“Center For Digital Archaeology,” said the banner above one of the startups at the Funders and Founders Life 3.0 demo show, and for a moment I got excited, thinking of Vernor Vinge‘s software archaeologists. It wasn’t quite that. Instead, Codifi was a “solution for turning cultural heritage datasets and rich media into web- and mobile-ready interactive experiences.”
Which is cool, and worthwhile, but more a niche market than a world-shaker. As were a lot of the startups there. TennisRound: “find a tennis partner.” DreamBoard: an app for dream tracking and analysis. Plus the usual panoply of social marketplaces, socialsourced services, gamified giving, “Instagram for Products,” etc etc yadda yadda.
I apologize for being jaded. Michael Church’s scathing essay “Don’t waste your time in crappy startup jobs“–go read it–was still ringing in my ears, and I couldn’t help but wonder how many of these startups were founded more for the sake of founding a startup than because the founders had an idea that wouldn’t let them go.
But then I thought: I bet Marc “Software Is Eating The World” Andreessen would interpret all this very differently. And who am I to gainsay him?
I suspect he would argue that software is spreading, metastasizing, from its ‘usual’ domains, and beginning to infect, devour, and remake every aspect–and every niche–of human life. Tennis, dreams, laundry, you name it. That’s why he just invested $100 million in Github; because every human being and organization will be an indirect Github user before long, whether they know it or not. In the short term, Church may be right, most startups are dead ends–but in the long run, Andreessen has him beat cold.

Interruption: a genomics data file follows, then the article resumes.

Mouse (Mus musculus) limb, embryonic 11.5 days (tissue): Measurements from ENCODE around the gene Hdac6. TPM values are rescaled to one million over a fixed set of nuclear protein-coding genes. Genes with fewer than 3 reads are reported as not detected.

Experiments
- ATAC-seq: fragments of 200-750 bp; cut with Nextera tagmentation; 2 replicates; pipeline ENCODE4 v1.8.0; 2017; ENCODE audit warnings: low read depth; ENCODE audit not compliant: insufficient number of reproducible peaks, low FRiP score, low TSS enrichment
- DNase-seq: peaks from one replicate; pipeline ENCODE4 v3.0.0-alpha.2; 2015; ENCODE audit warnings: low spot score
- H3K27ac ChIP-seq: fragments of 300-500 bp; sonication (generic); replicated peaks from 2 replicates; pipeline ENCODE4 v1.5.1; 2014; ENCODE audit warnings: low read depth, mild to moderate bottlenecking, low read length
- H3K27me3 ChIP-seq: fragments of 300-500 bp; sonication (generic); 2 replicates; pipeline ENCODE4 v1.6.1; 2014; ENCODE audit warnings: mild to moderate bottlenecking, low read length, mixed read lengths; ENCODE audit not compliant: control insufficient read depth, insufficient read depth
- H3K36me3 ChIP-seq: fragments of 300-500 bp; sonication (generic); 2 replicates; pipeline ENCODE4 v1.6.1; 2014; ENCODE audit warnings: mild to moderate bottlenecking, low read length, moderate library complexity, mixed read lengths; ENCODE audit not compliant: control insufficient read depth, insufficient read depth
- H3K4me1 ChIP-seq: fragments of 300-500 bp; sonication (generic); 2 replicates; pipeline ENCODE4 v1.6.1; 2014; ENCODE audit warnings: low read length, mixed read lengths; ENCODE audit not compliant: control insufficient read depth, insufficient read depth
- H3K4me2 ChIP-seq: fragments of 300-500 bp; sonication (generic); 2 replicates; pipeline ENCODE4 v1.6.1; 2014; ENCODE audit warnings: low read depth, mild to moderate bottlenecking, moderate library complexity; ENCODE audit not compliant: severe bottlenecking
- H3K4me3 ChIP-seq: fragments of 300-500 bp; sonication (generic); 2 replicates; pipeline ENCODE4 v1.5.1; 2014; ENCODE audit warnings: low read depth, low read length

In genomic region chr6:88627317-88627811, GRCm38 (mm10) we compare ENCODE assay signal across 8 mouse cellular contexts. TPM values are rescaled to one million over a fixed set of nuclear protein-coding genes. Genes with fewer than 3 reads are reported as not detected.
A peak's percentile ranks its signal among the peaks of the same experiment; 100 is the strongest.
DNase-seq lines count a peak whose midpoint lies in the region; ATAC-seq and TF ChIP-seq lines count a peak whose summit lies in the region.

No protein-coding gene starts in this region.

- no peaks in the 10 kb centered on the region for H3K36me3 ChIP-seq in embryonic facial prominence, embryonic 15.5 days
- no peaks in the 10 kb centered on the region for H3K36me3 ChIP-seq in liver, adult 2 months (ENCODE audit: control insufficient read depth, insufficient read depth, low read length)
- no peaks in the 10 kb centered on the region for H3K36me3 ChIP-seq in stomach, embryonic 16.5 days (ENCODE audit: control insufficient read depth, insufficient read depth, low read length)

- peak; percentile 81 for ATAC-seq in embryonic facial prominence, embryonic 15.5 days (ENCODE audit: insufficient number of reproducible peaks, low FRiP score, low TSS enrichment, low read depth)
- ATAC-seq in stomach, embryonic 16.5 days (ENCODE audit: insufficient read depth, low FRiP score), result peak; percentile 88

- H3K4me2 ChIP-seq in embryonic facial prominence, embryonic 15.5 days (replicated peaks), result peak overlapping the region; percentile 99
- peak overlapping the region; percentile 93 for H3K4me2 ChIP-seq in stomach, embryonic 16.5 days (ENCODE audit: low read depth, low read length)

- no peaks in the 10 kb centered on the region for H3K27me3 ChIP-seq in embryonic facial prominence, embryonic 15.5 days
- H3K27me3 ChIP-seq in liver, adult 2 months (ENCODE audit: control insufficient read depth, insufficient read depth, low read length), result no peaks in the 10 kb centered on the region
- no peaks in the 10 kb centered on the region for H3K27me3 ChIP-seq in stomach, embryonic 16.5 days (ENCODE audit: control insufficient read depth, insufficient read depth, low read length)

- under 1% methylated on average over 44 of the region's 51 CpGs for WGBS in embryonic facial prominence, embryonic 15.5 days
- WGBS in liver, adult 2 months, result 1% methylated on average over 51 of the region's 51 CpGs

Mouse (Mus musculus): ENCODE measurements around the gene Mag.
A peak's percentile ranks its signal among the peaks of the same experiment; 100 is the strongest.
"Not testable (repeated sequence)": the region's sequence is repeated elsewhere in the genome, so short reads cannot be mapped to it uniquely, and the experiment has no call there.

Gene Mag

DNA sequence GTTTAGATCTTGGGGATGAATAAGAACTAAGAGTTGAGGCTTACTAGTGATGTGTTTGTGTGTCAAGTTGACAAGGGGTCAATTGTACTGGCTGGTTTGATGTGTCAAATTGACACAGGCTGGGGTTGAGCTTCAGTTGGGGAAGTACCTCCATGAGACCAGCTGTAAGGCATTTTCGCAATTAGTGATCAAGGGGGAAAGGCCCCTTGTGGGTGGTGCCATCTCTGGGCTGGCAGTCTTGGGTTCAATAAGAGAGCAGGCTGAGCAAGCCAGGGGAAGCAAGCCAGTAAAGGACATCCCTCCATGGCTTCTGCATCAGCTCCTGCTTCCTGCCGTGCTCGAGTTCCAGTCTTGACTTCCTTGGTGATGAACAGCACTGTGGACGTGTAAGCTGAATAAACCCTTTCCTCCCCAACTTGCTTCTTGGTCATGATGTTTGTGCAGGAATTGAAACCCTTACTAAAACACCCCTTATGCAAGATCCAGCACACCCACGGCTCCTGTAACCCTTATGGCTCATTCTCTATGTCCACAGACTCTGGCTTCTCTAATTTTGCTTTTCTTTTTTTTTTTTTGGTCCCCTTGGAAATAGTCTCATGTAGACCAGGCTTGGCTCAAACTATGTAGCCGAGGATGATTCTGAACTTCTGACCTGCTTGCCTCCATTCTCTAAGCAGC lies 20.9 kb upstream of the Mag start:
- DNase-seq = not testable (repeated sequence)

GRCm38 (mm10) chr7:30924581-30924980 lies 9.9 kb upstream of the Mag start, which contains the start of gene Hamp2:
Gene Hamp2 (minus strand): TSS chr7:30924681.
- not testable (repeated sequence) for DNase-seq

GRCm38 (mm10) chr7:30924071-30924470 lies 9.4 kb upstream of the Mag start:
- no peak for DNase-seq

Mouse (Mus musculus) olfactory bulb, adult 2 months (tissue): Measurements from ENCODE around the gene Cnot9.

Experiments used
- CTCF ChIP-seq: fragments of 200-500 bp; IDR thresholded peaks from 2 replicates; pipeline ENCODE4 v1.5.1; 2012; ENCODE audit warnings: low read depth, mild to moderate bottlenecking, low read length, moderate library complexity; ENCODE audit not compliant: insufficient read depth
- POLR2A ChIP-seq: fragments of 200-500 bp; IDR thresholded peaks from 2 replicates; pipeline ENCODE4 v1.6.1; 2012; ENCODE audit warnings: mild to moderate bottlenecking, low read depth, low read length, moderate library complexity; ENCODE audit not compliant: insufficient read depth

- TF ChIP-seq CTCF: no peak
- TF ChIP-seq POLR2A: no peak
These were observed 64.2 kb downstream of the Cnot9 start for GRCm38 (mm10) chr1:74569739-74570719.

And there were some genuinely interesting startups at Life 3.0. My favorite was MapsWithMe, not least because I’ve implemented (relatively crude) offline mapping in Android/iOS apps myself, so I have some idea of the size of the technical difficulties they’ve surmounted. Now you too can have a full-scale offline OpenStreetMap of the entire world on your phone or tablet, if you’re willing to sacrifice 8Gb of storage. What they offer is significantly better than Google Maps offline, no mean feat for a tiny company from Belarus–and they’re planning to offer an API and SDK to other developers soon.
I also really liked Coaster, “Uber for drinks”, which aims to save you time previously wasted waiting at the bar, and getArtup, which is so brilliantly simple – a subscription service to rent art from contemporary local artists, for businesses and wealthy individuals – that I can’t believe no one else has already cornered the market.
But the company that intrigued me the most was quite different. It had the terrible name SmogFarm. It was in a field–social-media sentiment measurement–that already seems crowded. But it seemed on first acquaintance to be more algorithmic, testable, and scientific than its competitors. More to the point, it was trying to do something new, something that has only recently been made even remotely possible; in this case, measuring the overall emotional state of the entire city of San Francisco. (Clarification: the charts I was shown were for SF, but they track the entire English-speaking world.) Who’s the market? I don’t know. What can you do with it? I’m not sure. Does it even really work? Good question. But it was a reassuring reminder that software isn’t just devouring the world we already know. From time to time, it may also open up new worlds to discover.
Image credit: Spring Dew, Flickr.